DeSean Jackson is what I’d consider a moderate risk, high reward investment. He’s recently 29 years old and after returning from an odd injury this season he showed he still has plenty of juice left in his legs. Jackson is currently going ~104th overall or the 57th WR off the board. His company includes unproven sophomore Jaelen Strong, 32-year-old Larry Fitzgerald, and the aforementioned Wright. In my recent draft he fell to the late 10th round at 10.12 where he’s almost certainly going to outproduce his draft position.
The 2015 fourth round pick Justin Hardy had a difficult time getting targets in the Atlanta offense last season. With Julio Jones, Roddy White, Leonard Hankerson, running back Devonta Freeman, and Jacob Tamme all getting targets ahead of him we didn’t get a very good picture of what Hardy has to offer. With Hankerson out the door and White all but retired there’s a good chance Hardy carves out a meaningful role with the Falcons in 2016. With an ADP of ~175 as the 82nd WR off the board there is plenty of room for value with the sophomore receiver. His ADP company includes player with considerable obstructions to playing time like JJ Nelson, Devin Smith, and Seth Roberts.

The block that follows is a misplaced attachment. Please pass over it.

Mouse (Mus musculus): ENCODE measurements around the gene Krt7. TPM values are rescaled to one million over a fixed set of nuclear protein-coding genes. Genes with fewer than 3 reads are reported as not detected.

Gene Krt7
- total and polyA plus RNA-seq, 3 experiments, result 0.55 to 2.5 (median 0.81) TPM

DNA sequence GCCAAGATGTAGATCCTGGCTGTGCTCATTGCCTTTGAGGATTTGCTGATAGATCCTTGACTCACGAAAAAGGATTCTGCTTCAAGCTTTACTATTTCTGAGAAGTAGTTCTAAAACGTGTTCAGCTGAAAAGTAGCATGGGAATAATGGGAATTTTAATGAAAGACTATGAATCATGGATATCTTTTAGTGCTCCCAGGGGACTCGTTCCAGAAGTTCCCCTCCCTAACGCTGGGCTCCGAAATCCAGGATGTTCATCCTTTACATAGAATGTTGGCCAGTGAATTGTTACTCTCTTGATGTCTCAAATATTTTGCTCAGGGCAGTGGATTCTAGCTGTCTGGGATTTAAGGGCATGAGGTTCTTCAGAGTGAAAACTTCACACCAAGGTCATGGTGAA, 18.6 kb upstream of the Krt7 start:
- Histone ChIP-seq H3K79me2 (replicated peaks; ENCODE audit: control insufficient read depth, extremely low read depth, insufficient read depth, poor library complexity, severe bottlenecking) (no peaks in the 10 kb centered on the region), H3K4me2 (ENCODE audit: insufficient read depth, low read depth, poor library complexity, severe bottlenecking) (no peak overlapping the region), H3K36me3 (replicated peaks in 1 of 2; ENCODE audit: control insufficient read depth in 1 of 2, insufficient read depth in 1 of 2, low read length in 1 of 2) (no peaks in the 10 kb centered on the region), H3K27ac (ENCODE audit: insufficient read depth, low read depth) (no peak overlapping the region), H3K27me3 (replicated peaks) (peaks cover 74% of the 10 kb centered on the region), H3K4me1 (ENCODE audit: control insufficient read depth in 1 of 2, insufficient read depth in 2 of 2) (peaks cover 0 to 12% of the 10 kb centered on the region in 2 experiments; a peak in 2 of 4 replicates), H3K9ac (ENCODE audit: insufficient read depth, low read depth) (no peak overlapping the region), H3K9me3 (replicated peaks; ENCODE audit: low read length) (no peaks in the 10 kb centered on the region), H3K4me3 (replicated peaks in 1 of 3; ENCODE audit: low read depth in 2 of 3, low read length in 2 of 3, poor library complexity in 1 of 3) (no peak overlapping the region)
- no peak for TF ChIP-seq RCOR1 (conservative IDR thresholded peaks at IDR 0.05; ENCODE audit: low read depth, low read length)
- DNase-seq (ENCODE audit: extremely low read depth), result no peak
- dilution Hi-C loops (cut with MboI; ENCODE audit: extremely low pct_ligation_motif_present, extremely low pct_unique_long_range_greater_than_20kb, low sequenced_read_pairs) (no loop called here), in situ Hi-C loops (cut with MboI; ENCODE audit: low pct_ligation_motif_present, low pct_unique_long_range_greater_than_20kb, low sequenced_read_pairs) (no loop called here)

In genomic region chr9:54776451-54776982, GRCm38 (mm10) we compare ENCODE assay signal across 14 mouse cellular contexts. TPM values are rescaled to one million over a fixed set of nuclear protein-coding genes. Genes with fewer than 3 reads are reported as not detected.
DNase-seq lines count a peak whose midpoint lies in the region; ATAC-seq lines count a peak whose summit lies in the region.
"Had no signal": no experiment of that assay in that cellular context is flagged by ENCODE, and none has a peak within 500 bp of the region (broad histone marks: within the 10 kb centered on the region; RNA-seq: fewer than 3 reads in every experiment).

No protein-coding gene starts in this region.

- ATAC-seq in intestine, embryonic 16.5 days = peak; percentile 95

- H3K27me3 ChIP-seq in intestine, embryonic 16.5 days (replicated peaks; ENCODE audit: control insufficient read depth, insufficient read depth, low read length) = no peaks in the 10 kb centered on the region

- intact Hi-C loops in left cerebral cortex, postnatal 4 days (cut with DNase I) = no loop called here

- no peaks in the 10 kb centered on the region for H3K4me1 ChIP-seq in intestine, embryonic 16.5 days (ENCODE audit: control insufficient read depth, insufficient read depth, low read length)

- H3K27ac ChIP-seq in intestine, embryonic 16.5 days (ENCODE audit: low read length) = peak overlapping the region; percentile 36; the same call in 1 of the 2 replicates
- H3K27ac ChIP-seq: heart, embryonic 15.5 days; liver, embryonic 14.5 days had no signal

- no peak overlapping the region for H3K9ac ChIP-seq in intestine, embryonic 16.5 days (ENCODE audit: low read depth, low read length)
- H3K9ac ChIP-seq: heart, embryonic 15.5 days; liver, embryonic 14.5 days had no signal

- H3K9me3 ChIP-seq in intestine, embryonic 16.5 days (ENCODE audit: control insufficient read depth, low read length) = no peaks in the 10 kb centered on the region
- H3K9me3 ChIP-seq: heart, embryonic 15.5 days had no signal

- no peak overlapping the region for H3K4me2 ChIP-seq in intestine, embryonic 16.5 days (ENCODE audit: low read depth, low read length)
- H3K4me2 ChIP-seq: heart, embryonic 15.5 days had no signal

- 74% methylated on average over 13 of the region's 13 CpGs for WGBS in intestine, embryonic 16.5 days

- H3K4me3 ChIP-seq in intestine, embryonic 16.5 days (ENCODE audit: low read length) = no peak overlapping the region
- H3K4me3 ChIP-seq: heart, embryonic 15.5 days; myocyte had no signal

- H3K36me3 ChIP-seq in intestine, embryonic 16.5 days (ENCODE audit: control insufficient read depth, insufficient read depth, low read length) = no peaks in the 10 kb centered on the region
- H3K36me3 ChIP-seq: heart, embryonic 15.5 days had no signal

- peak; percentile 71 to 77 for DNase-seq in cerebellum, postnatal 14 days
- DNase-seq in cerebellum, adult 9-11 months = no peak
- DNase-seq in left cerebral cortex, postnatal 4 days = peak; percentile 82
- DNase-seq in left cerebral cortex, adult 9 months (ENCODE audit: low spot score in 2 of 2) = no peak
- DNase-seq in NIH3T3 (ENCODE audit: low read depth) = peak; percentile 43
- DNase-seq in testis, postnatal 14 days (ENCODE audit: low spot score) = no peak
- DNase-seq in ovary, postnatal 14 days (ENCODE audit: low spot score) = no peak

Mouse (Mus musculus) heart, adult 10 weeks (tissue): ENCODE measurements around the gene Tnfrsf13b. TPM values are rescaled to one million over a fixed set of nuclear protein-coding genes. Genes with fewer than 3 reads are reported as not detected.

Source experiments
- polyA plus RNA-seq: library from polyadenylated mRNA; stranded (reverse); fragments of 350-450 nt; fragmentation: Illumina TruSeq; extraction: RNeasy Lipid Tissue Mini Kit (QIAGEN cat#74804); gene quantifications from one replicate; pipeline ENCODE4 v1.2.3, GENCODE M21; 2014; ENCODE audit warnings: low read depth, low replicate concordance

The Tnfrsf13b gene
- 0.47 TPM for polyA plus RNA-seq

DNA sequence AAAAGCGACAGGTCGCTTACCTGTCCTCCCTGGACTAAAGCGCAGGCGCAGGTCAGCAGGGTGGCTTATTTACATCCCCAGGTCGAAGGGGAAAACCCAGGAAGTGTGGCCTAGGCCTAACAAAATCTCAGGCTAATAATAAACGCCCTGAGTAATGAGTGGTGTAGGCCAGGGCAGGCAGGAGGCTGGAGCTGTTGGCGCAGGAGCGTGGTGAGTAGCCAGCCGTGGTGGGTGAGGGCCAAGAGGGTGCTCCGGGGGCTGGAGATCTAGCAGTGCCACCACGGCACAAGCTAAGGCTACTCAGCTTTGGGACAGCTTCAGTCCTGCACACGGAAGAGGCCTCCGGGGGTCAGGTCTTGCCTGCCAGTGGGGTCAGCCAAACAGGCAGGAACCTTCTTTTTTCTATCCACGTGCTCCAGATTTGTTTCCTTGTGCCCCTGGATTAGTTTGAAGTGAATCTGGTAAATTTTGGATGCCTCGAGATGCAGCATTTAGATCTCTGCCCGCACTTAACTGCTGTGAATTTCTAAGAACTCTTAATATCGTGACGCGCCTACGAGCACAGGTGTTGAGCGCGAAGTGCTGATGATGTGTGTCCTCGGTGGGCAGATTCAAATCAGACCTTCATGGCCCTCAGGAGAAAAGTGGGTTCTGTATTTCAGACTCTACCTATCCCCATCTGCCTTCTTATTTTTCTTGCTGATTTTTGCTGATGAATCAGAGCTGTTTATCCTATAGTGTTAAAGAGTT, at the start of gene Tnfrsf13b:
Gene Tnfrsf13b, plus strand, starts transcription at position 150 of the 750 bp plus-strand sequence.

Tight ends are a position that, like quarterbacks, can be pushed off until much later in a draft and you can just stream the position. Outside of Gronk, there are only a few second tier TEs and then there is a traffic jam of middling TEs that give occasional top ten performances but aren’t as dependable. Because of the lack of highly productive tight ends, when a tight end jumps a tier in production the value can be relatively higher due to the scarcity of the position. For example, if you were to have acquired Gary Barnidge through waivers or a very late draft position then you would have recognized an extreme jump in value this past year. Barnidge finished as the TE4 and he was virtually free! This illustrates the value that can be found in dart throw tight ends within your draft.